Berlin-based nu-jazz project Skyline Sun has dropped his latest tune, ‘Strange Times’, ahead of his upcoming EP ‘Flesh and Bones’. Skyline Sun is the musical moniker for producer and guitarist Jarrah Dhyan.
‘Strange Times’ is a wonderfully crafted journey that sways and ebbs with harmonic and rhythmic changes; this is music to move the mind, shake the body and nourish the soul. We’re delighted to premiere the track, which we’d like to describe as the perfect remedy for the strange times we’re living in at the moment.
With a style that lies somewhere between modern jazz and 70’s funk, his music subtly bridges the gap between these two worlds pushing the boundaries of contemporary jazz while remaining grounded in tradition.
Of the EP, Dhyan says, “It deals with the idea of impermanence, in the sense of music being ever changing, life constantly developing and even how our modern society can turn in a instant.”
Ahead of the release, Dhyan tells us more about his Skyline Sun project.
Congratulations on the release of your single. How long has this track been in the making?
This next track is the 4th single from a session I did last August. All the music was written and recorded almost at the same time. It was an intense experience, but it was great to get the material together so quickly and then go straight into the studio. That is always such a natural way of the recording process for me. Everything still feels so fresh.
The artwork for the single is quite striking. What’s the story behind it?
The artwork follows a theme that all my recent singles have been sticking to. I worked on the covers with two different graphic artists to really bring them to life. Always sticking to the overall meaning and feeling of being dark, broody, and also contemplative.
Can you tell us a few things about your forthcoming EP Flesh And Bones?
Flesh and Bones has an overarching theme of impermanence, in the sense of music being ever-changing, life constantly changing, and even how our modern society can be changed in an instant. It was all written at the same time with the same thoughts and feelings of mine really going into each track. These thoughts of fragility and how I, as a musician, had never had to deal with situations like these before. Not gigging, not networking, not rehearsing, and not able to be creative with others in the same way. It was an eye-opening experience for me.
What was your life like before moving to Berlin, living in Australia and being into music? Also, how do you think living in Berlin has affected your sound?
Life back in Australia was great, and I was lucky enough to be in a great music scene back in Sydney. Many different projects and lots of gigs, but I was really wanting to branch out and experience more things and other music scenes. Berlin just really felt like the right choice, and it has slowly changed the shape of my sound, which is exactly what I wanted it to do. While at its, core my music is jazz, it now is also always dance-focused in its delivery.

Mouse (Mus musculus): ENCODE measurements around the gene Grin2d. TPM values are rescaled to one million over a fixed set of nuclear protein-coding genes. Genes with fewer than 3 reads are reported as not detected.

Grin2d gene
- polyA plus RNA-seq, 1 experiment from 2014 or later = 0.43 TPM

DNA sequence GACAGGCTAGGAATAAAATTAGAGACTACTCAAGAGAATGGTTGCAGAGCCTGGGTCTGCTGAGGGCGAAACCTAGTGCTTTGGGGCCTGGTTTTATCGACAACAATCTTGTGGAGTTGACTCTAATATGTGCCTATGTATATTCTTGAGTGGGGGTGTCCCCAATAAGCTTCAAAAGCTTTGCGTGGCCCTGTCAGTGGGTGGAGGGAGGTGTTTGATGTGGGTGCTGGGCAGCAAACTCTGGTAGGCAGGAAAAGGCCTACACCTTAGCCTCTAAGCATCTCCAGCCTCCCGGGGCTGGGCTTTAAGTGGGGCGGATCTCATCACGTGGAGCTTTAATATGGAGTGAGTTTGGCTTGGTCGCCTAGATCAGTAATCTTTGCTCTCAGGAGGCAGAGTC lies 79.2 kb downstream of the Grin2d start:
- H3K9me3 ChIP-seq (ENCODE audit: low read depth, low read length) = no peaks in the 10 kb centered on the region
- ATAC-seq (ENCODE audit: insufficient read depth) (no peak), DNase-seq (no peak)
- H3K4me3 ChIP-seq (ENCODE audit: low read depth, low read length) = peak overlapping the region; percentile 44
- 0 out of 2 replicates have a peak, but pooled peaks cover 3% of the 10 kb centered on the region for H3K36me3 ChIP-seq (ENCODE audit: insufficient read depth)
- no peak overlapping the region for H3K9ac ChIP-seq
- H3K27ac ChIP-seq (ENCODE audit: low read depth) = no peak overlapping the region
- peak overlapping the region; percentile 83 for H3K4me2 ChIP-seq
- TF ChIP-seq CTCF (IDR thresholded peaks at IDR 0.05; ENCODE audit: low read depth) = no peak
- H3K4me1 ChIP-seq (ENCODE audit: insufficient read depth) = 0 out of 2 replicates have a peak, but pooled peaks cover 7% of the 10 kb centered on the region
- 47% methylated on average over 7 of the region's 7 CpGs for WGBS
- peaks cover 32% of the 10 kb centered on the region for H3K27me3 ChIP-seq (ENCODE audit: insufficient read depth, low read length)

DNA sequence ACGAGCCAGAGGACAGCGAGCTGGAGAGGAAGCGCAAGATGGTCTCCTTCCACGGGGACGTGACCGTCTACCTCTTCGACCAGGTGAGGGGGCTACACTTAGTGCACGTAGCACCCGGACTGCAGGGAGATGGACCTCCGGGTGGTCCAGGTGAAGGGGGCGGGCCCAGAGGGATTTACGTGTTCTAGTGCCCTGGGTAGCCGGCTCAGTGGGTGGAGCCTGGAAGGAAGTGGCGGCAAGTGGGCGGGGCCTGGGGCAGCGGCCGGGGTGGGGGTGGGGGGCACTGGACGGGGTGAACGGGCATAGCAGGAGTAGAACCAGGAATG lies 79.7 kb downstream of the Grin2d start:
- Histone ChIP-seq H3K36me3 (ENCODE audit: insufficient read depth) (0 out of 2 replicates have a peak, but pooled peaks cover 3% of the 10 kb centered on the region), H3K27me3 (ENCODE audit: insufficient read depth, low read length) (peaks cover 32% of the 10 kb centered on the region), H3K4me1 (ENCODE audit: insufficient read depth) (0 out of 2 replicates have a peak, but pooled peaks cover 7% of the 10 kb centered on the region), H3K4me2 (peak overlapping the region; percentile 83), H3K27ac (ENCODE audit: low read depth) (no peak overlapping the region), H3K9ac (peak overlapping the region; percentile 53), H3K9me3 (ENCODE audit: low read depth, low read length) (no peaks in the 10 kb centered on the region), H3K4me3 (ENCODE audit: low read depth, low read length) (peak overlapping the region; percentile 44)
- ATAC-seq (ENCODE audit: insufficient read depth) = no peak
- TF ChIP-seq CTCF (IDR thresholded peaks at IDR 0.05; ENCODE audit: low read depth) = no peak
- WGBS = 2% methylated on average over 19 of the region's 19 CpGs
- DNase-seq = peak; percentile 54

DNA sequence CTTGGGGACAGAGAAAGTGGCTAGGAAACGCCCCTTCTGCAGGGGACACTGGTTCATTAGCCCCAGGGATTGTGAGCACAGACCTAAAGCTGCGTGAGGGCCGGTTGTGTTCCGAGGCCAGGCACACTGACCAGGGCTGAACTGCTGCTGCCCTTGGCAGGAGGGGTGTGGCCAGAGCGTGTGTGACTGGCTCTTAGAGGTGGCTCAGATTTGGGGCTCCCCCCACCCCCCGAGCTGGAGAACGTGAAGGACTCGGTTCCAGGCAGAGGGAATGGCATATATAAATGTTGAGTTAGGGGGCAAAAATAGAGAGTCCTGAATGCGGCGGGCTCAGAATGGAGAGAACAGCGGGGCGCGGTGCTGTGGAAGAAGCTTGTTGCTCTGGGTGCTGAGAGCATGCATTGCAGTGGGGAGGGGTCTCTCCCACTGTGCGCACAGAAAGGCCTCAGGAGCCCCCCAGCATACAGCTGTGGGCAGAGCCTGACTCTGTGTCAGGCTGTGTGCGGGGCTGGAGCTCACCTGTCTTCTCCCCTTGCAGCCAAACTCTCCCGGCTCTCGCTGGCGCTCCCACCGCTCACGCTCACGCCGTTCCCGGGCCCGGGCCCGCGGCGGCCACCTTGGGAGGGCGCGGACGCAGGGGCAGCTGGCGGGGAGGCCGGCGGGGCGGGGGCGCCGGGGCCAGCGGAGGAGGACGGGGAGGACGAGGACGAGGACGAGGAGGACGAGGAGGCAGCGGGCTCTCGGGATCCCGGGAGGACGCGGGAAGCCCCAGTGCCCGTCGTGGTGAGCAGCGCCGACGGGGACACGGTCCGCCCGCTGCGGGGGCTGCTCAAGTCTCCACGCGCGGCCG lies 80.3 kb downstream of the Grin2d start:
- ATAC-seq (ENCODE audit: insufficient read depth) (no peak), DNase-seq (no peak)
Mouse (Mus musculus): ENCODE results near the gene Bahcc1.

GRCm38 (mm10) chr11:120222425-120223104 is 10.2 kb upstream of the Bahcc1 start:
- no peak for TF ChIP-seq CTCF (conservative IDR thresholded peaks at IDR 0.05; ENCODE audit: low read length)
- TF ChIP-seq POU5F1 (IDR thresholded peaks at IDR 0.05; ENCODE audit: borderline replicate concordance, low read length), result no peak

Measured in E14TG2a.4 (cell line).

What do you love and hate most about Berlin?
That is hard to answer. I love Berlin because how alive it always feels; there is always so much incredible music, art, and culture. But of course, that is no longer the case right now. I really do miss the old Berlin and the feeling of being within that cultural scene. I guess I would say that the thing I hate the most is how the city feels now with the lockdown.
What’s your favourite non-music place to hang out in Berlin?
There are a few great little bars where I used to hang out a lot, in Kreuzberg especially. ‘Das Hotel’ or ‘Laksmi’ are both a great vibe. Small bars which really feel like culturally diverse Berlin.
What artist inspires you at the moment? And If you could collaborate with one artist, who would it be?
I am being more and more inspired by producers as of late. Whether that be ‘Potatohead People’ from Vancouver, or Dan Kye, Jordan Rakei’s other project. A lot of the time in my writing process, I listen to producers for inspiration and ideas. However ff I could collaborate with any artist, I think it would be an incredible drummer such as Yussef Dayes. Over the years, I have always had the most incredible experiences when I feel really connected to a drummer as the music can feel so effortless while also being angelic. I think it would be amazing to play with someone with the presence behind the kit like Yussef.
How do you think the music industry will evolve in a post-COVID world?
That is really hard to say. For a while, I thought that live-streamed gigs would take over, but I now no longer feel like that is the case. I do feel like the music industry will really see a boom of life and creativity as we start to return to normality, but it’s, of course, impossible to say how that will happen exactly.
Three things we should know about Skyline Sun?
The name Skyline Sun came from a tradition I have for every new city that I go to. Every time I go somewhere new, I must take a photo of the skyline as my own personal memory of the city. This feeling of staring out across a city’s skyline became an important thing for me as I traveled, and that is where Skyline Sun comes from.
It has been interesting developing Skyline Sun from the original line-up for my first EP back in Sydney compared to what it has become here in Berlin. It really is constantly changing and developing, and that is what I love. That’s the essence of Skyline Sun.
This constantly changing identity of Skyline Sun doesn’t plan on stopping anytime soon. I have plans to work with more producers and really open up the sound of what Skyline Sun is.
Any final word for the Twistedsoul readers?
Despite all the struggles of 2020, 2021 should turn out to be an incredible year. I have many plans, including releases, new collaborations, and other musical ventures that I have never experienced before. I cannot wait.